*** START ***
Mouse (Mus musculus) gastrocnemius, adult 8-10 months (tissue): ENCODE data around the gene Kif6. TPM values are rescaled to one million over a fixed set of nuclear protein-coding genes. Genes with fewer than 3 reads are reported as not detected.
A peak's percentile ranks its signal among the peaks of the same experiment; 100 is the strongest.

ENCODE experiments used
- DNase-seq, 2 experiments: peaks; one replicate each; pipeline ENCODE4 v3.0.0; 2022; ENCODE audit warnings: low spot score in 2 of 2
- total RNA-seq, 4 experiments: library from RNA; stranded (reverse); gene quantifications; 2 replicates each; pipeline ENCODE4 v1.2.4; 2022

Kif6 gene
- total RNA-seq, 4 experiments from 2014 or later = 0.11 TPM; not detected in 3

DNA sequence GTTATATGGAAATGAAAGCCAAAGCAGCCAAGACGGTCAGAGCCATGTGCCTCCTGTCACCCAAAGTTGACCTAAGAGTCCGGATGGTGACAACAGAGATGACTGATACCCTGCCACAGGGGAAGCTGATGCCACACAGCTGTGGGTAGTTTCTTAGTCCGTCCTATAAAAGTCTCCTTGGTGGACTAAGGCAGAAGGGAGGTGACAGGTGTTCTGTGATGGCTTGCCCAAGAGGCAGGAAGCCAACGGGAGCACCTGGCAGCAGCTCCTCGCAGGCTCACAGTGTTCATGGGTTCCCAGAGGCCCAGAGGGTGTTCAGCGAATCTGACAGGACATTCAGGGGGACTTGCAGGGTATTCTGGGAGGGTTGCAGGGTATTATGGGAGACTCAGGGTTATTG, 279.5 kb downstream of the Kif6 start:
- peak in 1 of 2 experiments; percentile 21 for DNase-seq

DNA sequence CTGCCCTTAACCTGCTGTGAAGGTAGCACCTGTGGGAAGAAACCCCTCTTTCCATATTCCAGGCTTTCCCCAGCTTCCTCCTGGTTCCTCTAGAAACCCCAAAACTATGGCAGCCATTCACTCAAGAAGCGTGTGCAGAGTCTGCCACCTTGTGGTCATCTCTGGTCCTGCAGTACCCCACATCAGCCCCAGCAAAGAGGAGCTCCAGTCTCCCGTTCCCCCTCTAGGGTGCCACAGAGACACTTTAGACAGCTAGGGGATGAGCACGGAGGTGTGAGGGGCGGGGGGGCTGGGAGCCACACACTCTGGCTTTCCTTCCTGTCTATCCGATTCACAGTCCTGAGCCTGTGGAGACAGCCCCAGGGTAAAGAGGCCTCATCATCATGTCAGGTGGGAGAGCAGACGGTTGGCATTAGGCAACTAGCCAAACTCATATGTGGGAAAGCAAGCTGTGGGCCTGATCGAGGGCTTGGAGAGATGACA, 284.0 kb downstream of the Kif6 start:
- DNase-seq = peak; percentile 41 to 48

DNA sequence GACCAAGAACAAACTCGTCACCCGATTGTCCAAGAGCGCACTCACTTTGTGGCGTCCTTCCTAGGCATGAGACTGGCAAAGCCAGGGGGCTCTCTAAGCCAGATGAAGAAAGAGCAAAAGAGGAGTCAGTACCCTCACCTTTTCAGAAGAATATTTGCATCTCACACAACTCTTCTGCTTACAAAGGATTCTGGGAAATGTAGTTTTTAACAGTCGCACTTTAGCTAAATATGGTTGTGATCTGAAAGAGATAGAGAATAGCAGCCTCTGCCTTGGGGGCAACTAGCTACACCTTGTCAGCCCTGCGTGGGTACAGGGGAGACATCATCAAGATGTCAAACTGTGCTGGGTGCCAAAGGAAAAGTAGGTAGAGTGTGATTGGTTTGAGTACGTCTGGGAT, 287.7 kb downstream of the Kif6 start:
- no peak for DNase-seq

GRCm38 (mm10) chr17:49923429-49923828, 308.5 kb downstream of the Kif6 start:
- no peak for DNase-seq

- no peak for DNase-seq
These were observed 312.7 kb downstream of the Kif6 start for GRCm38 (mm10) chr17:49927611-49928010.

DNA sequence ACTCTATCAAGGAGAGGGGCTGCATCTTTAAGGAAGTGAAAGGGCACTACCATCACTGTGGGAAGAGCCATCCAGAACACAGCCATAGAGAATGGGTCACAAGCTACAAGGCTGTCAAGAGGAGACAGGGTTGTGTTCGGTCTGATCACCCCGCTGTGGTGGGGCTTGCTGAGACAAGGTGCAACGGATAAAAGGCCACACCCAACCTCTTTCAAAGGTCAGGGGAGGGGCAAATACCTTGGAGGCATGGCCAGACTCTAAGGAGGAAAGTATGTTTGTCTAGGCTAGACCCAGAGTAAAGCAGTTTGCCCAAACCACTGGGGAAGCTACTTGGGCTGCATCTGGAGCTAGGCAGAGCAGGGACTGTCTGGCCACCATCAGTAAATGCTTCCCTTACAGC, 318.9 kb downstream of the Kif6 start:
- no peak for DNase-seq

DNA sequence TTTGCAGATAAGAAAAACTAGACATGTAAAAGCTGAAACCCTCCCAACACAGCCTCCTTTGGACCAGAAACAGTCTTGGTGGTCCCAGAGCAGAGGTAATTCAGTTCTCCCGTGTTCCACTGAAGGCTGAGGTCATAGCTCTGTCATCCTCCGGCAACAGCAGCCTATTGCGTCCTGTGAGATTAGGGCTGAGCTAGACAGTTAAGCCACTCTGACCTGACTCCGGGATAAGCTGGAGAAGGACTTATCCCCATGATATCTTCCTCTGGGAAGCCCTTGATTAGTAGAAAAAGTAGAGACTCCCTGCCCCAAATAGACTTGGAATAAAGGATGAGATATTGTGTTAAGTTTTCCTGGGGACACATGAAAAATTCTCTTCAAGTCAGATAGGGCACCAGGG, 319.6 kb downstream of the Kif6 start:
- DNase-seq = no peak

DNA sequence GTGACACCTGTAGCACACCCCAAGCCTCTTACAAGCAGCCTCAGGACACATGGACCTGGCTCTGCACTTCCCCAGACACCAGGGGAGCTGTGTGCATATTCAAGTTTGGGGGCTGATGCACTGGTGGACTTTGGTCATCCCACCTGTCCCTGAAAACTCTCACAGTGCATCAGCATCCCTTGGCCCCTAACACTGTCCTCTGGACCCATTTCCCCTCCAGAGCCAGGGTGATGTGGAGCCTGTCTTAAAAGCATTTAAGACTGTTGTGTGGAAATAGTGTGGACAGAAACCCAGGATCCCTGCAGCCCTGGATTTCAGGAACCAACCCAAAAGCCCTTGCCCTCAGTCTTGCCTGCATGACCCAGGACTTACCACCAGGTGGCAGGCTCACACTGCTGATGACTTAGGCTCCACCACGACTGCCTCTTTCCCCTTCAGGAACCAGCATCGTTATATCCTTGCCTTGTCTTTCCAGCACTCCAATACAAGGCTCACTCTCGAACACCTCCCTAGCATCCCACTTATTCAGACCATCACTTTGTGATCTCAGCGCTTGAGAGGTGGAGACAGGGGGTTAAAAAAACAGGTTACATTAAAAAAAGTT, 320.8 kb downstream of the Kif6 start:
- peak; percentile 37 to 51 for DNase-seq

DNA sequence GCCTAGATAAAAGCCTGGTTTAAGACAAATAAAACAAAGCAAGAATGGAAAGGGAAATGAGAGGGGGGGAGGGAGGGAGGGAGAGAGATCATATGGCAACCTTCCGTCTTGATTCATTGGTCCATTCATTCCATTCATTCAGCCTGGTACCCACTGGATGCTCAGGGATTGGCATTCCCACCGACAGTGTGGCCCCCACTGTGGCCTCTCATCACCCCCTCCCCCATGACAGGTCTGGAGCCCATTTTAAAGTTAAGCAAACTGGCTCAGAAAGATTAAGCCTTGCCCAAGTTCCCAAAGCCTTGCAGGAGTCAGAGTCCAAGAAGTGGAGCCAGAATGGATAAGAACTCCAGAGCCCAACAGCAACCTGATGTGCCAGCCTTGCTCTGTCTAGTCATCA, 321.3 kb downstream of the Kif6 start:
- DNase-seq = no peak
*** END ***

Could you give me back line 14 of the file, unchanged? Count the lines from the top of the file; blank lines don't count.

GRCm38 (mm10) chr17:49923429-49923828, 308.5 kb downstream of the Kif6 start: